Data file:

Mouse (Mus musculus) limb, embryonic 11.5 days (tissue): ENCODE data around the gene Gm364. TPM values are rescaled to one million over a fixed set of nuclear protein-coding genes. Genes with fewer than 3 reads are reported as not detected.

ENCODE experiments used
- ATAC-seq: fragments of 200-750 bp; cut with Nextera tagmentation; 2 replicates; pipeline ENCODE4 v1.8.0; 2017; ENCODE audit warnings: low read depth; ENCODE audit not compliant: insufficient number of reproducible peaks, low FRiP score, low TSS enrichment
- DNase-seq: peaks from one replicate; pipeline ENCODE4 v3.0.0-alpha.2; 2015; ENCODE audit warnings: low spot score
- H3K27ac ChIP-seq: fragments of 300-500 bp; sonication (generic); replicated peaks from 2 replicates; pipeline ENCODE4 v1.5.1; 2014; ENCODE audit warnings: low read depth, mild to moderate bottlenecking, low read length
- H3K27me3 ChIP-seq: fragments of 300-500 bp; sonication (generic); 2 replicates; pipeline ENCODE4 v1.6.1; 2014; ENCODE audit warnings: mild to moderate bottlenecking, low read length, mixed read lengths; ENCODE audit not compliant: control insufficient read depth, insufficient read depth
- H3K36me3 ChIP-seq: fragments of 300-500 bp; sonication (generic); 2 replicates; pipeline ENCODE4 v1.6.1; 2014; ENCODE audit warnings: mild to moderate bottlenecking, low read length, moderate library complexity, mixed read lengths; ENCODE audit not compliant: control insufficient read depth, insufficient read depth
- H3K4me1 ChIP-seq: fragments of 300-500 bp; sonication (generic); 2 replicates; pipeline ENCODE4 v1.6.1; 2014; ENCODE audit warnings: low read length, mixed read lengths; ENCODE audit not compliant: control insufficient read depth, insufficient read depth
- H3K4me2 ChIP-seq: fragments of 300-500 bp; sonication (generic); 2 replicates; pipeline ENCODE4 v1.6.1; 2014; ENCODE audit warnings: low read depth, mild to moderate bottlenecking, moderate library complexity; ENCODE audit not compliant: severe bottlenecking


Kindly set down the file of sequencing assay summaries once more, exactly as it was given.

Mouse (Mus musculus) limb, embryonic 11.5 days (tissue): ENCODE data around the gene Gm364. TPM values are rescaled to one million over a fixed set of nuclear protein-coding genes. Genes with fewer than 3 reads are reported as not detected.

ENCODE experiments used
- ATAC-seq: fragments of 200-750 bp; cut with Nextera tagmentation; 2 replicates; pipeline ENCODE4 v1.8.0; 2017; ENCODE audit warnings: low read depth; ENCODE audit not compliant: insufficient number of reproducible peaks, low FRiP score, low TSS enrichment
- DNase-seq: peaks from one replicate; pipeline ENCODE4 v3.0.0-alpha.2; 2015; ENCODE audit warnings: low spot score
- H3K27ac ChIP-seq: fragments of 300-500 bp; sonication (generic); replicated peaks from 2 replicates; pipeline ENCODE4 v1.5.1; 2014; ENCODE audit warnings: low read depth, mild to moderate bottlenecking, low read length
- H3K27me3 ChIP-seq: fragments of 300-500 bp; sonication (generic); 2 replicates; pipeline ENCODE4 v1.6.1; 2014; ENCODE audit warnings: mild to moderate bottlenecking, low read length, mixed read lengths; ENCODE audit not compliant: control insufficient read depth, insufficient read depth
- H3K36me3 ChIP-seq: fragments of 300-500 bp; sonication (generic); 2 replicates; pipeline ENCODE4 v1.6.1; 2014; ENCODE audit warnings: mild to moderate bottlenecking, low read length, moderate library complexity, mixed read lengths; ENCODE audit not compliant: control insufficient read depth, insufficient read depth
- H3K4me1 ChIP-seq: fragments of 300-500 bp; sonication (generic); 2 replicates; pipeline ENCODE4 v1.6.1; 2014; ENCODE audit warnings: low read length, mixed read lengths; ENCODE audit not compliant: control insufficient read depth, insufficient read depth
- H3K4me2 ChIP-seq: fragments of 300-500 bp; sonication (generic); 2 replicates; pipeline ENCODE4 v1.6.1; 2014; ENCODE audit warnings: low read depth, mild to moderate bottlenecking, moderate library complexity; ENCODE audit not compliant: severe bottlenecking